Montreal Canadiens right wing George Parros (15) is treated by medical staff after Parros hit his head on the ice during a fight with Toronto Maple Leafs right wing Colton Orr during third period National Hockey League action Tuesday, October 1, 2013 in Montreal.THE CANADIAN PRESS/Ryan Remiorz
MONTREAL - The sight of George Parros laid out on the ice cast a long shadow on Tuesday.
Parros suffered a concussion early in the third period of the Montreal Canadiens' 4-3 home-opener loss to the rival Toronto Maple Leafs after slamming face first into the ice during a fight.
Parros was knocked unconscious after a tussle with Colton Orr—their second fight of an unruly game—brought him tumbling to the ice. He fell hard on his chin while attempting to punch Orr, who was tugging at Parros' jersey.
"Thanks for all the well wishes everyone," said Parros from his verified Twitter account a few hours after the game, adding the hashtag "classyfollowers."
The hard-hitting Canadiens forward spent several minutes motionless on the ice, attended to by the teams' medical staffs, before being taken off on a stretcher. He was taken to the hospital where he was reportedly alert and conscious.
"You never want to see a guy get hurt like that," said Orr. "It was a scary situation. I just hope he's all right.
"It happened fast. I slipped and he came on top of me. The ice isn't going to give."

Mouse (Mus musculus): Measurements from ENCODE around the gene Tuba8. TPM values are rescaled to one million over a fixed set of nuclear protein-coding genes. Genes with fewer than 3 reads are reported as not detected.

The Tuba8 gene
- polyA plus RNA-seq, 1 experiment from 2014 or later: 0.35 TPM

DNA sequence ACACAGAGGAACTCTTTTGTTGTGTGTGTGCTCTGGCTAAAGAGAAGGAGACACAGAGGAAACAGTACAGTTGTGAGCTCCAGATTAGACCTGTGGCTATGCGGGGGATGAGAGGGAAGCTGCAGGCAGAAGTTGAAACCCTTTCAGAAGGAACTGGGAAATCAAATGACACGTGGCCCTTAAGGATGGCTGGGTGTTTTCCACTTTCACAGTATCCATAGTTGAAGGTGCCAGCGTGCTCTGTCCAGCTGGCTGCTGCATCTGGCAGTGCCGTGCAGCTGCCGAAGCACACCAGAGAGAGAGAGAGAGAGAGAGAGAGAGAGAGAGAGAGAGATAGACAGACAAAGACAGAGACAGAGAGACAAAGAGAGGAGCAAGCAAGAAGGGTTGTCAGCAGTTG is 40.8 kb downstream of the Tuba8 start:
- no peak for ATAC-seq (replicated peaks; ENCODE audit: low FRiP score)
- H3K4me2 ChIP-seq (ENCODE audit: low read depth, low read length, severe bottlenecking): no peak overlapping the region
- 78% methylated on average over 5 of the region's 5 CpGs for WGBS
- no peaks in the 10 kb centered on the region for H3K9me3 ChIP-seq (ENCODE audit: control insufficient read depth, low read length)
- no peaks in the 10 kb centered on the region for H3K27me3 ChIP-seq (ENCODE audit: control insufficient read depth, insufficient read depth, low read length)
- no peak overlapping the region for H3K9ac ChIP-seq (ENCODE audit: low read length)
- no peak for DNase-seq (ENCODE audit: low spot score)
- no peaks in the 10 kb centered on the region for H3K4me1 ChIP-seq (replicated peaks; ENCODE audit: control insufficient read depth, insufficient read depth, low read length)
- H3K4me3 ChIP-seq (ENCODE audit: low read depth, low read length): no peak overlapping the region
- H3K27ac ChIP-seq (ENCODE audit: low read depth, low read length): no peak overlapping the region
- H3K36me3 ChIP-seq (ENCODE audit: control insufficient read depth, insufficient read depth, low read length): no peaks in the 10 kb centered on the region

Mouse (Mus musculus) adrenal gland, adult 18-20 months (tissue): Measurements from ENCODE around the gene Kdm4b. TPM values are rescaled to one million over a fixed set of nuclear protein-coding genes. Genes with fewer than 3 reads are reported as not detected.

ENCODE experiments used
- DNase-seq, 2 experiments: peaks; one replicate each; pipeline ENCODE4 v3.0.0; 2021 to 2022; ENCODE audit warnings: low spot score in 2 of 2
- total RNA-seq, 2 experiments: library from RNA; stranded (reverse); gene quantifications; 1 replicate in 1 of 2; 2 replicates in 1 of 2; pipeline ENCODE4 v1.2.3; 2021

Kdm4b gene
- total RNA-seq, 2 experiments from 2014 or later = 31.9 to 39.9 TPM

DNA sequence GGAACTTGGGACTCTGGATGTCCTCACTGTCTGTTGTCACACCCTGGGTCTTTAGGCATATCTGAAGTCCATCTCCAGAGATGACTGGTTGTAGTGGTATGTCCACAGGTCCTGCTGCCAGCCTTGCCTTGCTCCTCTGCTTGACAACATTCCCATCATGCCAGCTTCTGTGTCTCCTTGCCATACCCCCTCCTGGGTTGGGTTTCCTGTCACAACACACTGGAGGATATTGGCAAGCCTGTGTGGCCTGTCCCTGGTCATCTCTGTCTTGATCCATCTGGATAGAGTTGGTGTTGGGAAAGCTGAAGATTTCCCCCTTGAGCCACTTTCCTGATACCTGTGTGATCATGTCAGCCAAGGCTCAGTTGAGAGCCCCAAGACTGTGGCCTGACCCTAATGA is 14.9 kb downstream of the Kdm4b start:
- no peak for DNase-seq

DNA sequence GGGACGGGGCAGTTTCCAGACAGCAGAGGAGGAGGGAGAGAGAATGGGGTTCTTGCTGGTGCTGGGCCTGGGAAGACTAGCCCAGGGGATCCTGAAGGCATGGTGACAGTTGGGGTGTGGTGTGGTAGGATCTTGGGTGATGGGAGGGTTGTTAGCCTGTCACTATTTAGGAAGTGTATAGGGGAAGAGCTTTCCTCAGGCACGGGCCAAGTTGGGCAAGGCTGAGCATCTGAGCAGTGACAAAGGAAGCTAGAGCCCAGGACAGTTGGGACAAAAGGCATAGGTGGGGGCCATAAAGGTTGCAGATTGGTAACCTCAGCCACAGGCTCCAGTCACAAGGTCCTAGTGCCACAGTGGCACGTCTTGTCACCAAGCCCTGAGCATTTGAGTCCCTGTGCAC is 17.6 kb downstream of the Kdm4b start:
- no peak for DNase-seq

Parros and Orr have a long history. The two have fought each other several times in the past, and Orr was injured in a similar fight with Parros two years ago at Toronto's Air Canada Centre. Parros, then with the Anaheim Ducks, landed on Orr, who suffered a concussion and didn't play for the rest of that season.
Parros' teammates are hoping he will be back with the team soon.
"Any time you see a guy go down—no matter what team he's on—it's pretty scary," said Canadiens captain Brian Gionta. "Hopefully things are all right, and that he'll bounce back quickly.
"It's tough. You have a guy who's coming into a new team and he wants to establish himself. He had a good game tonight stepping up for his guys and protecting his guys. You never like to see him go down like that."
Shortly after the incident, Toronto's Mason Raymond—in his first game with the Leafs—put the game out of Montreal's reach, scoring the eventual game-winner.
Brendan Gallagher thinks his team didn't react as well as they could have after Parros' injury.
"Your emotions take you for a little bit of a ride," said Gallagher. "We would have liked to respond better. It's tough to see your teammate down. We're human and we react like humans.
"When it happens, it's tough. But as soon as the puck drops, you get back to playing. Knowing him and knowing the person he is, he'll recover and be in our lineup in no time."
Parros' injury could reignite the debate about whether fighting has a place in hockey. But Josh Gorges doesn't think it should.
"I see more players get hurt from hits, collisions, from pucks, than I do from fights," said Gorges.
"I don't think saying because a player got hurt in a fight that now we have to talk about taking fighting away. And I bet that if you ask George (Parros), he'll be the first to agree with me on that one too."
Parros joined Montreal this summer after one season with the Florida Panthers. Tuesday's game was his first in a Canadiens uniform.
Montreal's next game is Saturday, Oct. 5, at home against the Philadelphia Flyers.